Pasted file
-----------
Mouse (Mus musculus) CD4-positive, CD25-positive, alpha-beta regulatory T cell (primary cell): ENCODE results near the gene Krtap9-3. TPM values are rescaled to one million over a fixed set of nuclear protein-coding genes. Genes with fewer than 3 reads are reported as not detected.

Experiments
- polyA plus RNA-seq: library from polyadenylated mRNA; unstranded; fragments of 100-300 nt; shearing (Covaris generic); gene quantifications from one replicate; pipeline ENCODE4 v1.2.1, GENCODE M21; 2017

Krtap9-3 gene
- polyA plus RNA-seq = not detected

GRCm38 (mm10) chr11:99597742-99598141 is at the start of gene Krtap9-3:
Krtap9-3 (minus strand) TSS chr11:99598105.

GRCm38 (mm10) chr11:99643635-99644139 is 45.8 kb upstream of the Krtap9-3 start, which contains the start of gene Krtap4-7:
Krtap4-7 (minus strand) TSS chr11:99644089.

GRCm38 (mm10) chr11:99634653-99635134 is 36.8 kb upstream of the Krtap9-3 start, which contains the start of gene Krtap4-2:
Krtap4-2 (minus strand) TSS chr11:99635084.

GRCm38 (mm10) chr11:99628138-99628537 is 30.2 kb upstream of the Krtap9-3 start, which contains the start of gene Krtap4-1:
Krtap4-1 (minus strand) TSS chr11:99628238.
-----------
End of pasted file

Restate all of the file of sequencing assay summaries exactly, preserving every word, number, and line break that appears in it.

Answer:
Mouse (Mus musculus) CD4-positive, CD25-positive, alpha-beta regulatory T cell (primary cell): ENCODE results near the gene Krtap9-3. TPM values are rescaled to one million over a fixed set of nuclear protein-coding genes. Genes with fewer than 3 reads are reported as not detected.

Experiments
- polyA plus RNA-seq: library from polyadenylated mRNA; unstranded; fragments of 100-300 nt; shearing (Covaris generic); gene quantifications from one replicate; pipeline ENCODE4 v1.2.1, GENCODE M21; 2017

Krtap9-3 gene
- polyA plus RNA-seq = not detected

GRCm38 (mm10) chr11:99597742-99598141 is at the start of gene Krtap9-3:
Krtap9-3 (minus strand) TSS chr11:99598105.

GRCm38 (mm10) chr11:99643635-99644139 is 45.8 kb upstream of the Krtap9-3 start, which contains the start of gene Krtap4-7:
Krtap4-7 (minus strand) TSS chr11:99644089.

GRCm38 (mm10) chr11:99634653-99635134 is 36.8 kb upstream of the Krtap9-3 start, which contains the start of gene Krtap4-2:
Krtap4-2 (minus strand) TSS chr11:99635084.

GRCm38 (mm10) chr11:99628138-99628537 is 30.2 kb upstream of the Krtap9-3 start, which contains the start of gene Krtap4-1:
Krtap4-1 (minus strand) TSS chr11:99628238.